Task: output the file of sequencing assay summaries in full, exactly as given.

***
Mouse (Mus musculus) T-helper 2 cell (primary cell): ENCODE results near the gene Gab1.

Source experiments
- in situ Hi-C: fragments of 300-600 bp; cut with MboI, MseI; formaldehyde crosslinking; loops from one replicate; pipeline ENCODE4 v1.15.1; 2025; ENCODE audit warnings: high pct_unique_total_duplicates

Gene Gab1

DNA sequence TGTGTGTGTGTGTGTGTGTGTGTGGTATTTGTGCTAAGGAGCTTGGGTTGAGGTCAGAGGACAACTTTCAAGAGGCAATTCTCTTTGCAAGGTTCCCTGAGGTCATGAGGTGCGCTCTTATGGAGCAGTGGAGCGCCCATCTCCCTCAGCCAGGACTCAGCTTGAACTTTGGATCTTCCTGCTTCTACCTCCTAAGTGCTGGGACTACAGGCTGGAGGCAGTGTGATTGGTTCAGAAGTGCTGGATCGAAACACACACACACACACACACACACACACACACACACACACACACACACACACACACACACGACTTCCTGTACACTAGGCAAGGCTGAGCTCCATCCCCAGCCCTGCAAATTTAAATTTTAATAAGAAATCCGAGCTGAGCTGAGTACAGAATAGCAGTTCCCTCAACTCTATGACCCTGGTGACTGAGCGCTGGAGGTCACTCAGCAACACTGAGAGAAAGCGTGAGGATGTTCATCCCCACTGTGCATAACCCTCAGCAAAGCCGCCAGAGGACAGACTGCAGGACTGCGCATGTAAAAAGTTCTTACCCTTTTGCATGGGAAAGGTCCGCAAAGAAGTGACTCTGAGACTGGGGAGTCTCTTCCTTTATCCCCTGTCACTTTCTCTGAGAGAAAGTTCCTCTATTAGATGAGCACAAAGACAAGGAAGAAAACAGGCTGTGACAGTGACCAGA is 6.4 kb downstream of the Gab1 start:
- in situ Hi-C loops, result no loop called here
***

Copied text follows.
Mouse (Mus musculus) T-helper 2 cell (primary cell): ENCODE results near the gene Gab1.

Source experiments
- in situ Hi-C: fragments of 300-600 bp; cut with MboI, MseI; formaldehyde crosslinking; loops from one replicate; pipeline ENCODE4 v1.15.1; 2025; ENCODE audit warnings: high pct_unique_total_duplicates

Gene Gab1

DNA sequence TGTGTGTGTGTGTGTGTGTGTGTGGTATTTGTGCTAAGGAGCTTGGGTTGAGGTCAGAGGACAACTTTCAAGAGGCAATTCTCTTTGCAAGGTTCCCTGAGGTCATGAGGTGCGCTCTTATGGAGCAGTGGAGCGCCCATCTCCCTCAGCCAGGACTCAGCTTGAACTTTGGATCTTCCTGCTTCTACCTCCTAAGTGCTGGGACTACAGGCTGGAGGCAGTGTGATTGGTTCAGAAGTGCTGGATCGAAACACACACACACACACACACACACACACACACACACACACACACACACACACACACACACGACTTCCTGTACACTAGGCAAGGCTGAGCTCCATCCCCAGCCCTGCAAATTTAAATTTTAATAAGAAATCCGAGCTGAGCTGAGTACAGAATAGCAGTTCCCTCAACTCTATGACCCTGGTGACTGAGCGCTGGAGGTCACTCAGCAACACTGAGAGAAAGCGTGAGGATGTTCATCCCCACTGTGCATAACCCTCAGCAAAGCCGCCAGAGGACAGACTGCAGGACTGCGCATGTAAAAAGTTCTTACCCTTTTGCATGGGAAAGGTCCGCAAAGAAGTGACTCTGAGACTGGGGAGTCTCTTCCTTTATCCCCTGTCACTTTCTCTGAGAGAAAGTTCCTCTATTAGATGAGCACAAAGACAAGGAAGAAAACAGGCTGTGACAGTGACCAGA is 6.4 kb downstream of the Gab1 start:
- in situ Hi-C loops, result no loop called here